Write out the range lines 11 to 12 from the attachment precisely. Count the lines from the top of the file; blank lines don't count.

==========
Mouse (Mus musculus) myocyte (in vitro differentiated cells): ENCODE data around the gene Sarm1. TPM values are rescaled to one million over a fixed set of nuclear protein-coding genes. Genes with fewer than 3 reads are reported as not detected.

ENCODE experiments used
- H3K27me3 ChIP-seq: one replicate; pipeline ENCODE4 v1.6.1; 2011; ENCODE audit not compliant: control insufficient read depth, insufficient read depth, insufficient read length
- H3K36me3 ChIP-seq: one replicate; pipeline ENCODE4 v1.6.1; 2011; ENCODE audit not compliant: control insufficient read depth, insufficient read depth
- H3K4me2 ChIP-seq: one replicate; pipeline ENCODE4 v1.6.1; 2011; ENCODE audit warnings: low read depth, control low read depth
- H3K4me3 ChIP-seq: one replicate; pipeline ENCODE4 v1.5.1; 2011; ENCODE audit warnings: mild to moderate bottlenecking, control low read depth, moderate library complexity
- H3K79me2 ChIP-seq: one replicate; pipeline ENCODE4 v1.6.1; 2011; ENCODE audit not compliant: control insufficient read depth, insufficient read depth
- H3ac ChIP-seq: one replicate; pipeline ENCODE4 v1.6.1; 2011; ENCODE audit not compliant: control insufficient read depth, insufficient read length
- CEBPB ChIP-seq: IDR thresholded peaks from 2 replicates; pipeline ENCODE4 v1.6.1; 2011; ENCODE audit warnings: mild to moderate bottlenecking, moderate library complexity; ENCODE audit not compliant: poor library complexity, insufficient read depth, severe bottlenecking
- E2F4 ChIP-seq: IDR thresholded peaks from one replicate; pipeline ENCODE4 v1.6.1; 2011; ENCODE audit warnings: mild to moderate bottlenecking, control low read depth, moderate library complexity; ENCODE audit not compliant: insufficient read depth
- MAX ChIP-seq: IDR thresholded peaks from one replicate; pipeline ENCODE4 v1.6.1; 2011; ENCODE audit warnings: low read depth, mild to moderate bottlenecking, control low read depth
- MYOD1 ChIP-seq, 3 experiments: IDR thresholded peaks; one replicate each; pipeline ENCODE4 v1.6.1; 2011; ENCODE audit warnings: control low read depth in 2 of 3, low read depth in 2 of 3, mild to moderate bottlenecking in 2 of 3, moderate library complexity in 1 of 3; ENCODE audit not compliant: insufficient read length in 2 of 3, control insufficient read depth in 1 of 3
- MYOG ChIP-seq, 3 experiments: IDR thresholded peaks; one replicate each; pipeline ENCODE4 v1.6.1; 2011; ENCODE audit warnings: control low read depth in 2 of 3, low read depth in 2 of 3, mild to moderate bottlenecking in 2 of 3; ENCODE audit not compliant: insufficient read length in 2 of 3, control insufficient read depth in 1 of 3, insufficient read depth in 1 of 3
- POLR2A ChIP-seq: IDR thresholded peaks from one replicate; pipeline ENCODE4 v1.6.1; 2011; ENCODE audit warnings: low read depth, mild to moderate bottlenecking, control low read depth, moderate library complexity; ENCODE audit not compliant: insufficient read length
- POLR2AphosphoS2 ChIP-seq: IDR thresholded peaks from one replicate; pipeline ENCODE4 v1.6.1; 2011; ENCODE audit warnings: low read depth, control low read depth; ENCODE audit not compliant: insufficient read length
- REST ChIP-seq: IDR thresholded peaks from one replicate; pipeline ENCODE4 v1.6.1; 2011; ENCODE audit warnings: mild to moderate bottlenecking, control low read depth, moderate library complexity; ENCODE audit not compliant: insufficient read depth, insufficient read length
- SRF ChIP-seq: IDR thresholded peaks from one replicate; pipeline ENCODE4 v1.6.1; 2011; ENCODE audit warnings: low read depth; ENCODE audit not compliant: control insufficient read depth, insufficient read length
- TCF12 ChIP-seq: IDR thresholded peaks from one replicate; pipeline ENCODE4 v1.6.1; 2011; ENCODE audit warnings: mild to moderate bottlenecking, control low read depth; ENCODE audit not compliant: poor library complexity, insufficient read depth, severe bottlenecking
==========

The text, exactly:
- MAX ChIP-seq: IDR thresholded peaks from one replicate; pipeline ENCODE4 v1.6.1; 2011; ENCODE audit warnings: low read depth, mild to moderate bottlenecking, control low read depth
- MYOD1 ChIP-seq, 3 experiments: IDR thresholded peaks; one replicate each; pipeline ENCODE4 v1.6.1; 2011; ENCODE audit warnings: control low read depth in 2 of 3, low read depth in 2 of 3, mild to moderate bottlenecking in 2 of 3, moderate library complexity in 1 of 3; ENCODE audit not compliant: insufficient read length in 2 of 3, control insufficient read depth in 1 of 3